Statistical analysis

The statistical analysis was performed using Statistica 10 PL software. The one-factor analysis of variance was used in the analysis of the homogeneity of the studied groups in reference to independent variables. In the case of non-homogeneous variance, the Mann-Whitney U test was applied. The influence of many independent variables on a dependent variable was analysed using backward multiple regression analysis. The assessment of the interdependence of qualitative or quantitative variables of the ordinal scale type was performed applying Pearson’s chi-square test for independence (2) or the chi-square test for independence (2) using the maximum likelihood function. The statistical inference was carried out with a  = 0.05 significance level.

Results

General characteristics of the studied group

Nearly all of the patients were admitted to hospital in an emergency mode (96.5%). The indications for admission to the ICU included acute respiratory failure (51.6%), condition after sudden cardiac arrest (17.4%), septic shock (16.1%), decompensation of chronic circulatory failure (5.5%), decompensation of chronic respiratory failure (4.9%), hypovolaemic shock (3.5%), polytrauma (0.8%), and Guillain-Barre syndrome (0.2%). Statistically significant differences were not found during the analysis of the reason for admission of the patients depending on the diagnosis and gender (2 = 4.46, df = 7, p = 0.7261).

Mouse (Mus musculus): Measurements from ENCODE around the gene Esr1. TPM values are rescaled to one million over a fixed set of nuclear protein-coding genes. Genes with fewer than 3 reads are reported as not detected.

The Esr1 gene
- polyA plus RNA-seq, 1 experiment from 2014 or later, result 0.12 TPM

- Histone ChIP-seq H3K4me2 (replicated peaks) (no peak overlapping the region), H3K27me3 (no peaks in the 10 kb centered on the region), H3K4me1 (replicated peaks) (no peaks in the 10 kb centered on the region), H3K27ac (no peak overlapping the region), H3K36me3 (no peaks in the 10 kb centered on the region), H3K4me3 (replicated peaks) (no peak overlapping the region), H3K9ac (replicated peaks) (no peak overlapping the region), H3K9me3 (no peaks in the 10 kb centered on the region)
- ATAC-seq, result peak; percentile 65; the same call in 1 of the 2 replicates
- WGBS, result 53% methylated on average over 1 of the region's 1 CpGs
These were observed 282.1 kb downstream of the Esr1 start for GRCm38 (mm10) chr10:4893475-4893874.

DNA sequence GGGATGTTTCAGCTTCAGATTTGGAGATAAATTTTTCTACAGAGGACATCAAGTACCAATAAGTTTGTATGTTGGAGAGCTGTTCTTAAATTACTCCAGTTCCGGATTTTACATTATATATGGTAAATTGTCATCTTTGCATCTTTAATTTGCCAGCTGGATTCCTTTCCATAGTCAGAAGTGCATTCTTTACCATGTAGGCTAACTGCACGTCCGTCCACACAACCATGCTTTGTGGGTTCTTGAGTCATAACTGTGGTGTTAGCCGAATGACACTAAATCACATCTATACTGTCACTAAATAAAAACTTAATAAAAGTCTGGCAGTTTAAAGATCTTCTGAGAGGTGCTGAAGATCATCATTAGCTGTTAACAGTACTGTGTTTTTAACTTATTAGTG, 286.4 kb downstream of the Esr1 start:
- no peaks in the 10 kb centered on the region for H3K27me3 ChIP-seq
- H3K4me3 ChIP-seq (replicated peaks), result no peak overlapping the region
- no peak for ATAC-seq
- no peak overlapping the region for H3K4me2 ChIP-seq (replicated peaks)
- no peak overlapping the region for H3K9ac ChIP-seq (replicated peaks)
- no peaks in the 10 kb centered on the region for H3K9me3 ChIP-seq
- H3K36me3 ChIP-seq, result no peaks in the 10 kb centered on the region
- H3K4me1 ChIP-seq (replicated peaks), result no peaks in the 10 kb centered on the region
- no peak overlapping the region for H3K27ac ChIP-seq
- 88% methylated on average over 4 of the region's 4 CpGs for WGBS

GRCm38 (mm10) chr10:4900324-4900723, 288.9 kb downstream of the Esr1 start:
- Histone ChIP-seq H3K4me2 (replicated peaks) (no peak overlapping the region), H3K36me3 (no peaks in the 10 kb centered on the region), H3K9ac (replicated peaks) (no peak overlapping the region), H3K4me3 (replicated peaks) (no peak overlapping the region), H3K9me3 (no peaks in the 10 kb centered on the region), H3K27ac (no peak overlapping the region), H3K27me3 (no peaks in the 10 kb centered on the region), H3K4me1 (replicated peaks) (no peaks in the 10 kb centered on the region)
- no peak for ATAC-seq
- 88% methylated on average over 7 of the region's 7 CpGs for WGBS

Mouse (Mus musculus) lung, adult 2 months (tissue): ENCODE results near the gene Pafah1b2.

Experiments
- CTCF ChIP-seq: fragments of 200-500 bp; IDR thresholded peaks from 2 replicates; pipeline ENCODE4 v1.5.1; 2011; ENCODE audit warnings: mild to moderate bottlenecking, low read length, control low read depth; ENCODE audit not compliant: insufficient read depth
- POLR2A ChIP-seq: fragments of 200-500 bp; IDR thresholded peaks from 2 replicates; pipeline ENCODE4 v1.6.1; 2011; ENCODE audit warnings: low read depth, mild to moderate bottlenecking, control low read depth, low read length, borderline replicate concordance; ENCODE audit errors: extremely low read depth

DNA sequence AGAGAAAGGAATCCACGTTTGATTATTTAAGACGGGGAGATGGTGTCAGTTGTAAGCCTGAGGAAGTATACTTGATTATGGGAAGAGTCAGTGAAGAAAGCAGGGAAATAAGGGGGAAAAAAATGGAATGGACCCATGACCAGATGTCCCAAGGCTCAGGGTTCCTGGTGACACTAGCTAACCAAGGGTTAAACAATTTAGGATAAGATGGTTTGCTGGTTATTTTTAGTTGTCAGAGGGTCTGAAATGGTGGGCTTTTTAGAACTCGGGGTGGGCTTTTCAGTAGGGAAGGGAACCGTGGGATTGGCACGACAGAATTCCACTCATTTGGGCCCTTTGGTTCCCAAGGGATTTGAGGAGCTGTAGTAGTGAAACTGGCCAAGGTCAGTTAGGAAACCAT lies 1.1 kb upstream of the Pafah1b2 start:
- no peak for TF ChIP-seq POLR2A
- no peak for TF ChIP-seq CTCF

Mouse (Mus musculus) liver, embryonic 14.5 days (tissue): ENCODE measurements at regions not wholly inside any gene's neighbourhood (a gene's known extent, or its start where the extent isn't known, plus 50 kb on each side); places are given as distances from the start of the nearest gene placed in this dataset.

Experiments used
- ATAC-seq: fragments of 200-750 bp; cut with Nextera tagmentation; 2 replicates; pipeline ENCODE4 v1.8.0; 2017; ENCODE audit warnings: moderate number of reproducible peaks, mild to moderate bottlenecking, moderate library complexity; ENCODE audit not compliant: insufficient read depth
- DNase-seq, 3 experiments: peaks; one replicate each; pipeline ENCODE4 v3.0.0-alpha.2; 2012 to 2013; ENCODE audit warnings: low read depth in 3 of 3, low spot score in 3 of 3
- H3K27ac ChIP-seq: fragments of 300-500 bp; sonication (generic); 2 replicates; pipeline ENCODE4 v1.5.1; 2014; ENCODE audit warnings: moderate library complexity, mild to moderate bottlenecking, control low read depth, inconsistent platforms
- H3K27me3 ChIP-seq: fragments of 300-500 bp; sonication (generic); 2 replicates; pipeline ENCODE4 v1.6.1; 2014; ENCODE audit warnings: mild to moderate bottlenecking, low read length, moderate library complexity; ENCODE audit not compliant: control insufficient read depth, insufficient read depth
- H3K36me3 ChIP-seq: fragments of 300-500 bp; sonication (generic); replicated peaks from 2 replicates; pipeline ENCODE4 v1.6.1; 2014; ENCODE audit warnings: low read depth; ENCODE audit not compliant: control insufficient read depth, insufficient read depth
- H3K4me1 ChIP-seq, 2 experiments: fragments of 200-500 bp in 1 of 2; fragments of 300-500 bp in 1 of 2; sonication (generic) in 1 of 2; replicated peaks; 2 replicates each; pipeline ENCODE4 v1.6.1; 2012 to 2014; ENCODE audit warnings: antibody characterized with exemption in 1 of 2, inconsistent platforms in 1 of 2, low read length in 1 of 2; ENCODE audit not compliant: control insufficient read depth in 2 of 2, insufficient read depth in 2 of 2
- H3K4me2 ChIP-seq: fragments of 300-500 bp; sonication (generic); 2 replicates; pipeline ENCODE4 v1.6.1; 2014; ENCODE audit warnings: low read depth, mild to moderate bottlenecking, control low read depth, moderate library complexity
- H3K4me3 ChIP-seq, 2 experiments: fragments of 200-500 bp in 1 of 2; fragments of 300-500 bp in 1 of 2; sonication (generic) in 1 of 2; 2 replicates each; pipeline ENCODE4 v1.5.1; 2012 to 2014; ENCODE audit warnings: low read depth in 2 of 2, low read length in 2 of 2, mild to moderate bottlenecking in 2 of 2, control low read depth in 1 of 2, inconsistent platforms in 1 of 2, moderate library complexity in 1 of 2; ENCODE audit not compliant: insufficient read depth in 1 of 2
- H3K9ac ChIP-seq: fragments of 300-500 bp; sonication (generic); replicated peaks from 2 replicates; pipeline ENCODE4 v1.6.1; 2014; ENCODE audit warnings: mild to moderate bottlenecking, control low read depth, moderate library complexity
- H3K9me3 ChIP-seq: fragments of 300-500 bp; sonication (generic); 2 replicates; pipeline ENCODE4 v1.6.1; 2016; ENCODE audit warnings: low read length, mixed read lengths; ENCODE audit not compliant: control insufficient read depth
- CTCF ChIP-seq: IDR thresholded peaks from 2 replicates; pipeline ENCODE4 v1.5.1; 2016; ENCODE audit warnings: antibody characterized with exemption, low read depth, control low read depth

Nearly one third (30.6%) of the studied patients underwent a surgical procedure before admission to the ICU, mainly in the scope of the abdominal and cranial cavity.
The age of patients ranged between 13 and 96 years (mean ± SD: 67 ±16.08 years). Men constituted 60% of the hospitalised patients.
The mean duration of the patients’ stay in the unit was 6.08 ±6.25 days, and the mean duration of hospitalisation was 16.87 ±15.72 days. The assessment of the patients’ condition performed using classifying scales demonstrated that in the SOFA scale the patients obtained 8.19 ±3.44 points and in the APACHE II scale 27.26 ±9.67 points. During the stay at the ICU, the hospitalised patients obtained 233.55 ±232.61 points in the TISS-28 scale, whereas the mean number of points in the TISS-28 scale during one day (24 h) of a patient’s stay in the unit (mean TISS-28) was 32.58 ±7.50 (Table 1).

Vascular accesses inserted in the ICU patients

The frequency of utilising the central vascular line in the analysed period was 82.4%, and the frequency of utilising the peripheral vascular line was 97.3%. The 597 studied patients underwent insertion of a total of 1742 intravascular accesses. The number of implanted vascular cannulas differed depending on the patient and on the type of intravascular access. The duration of maintaining vascular accesses differed depending on the type of the applied cannula (Table 2).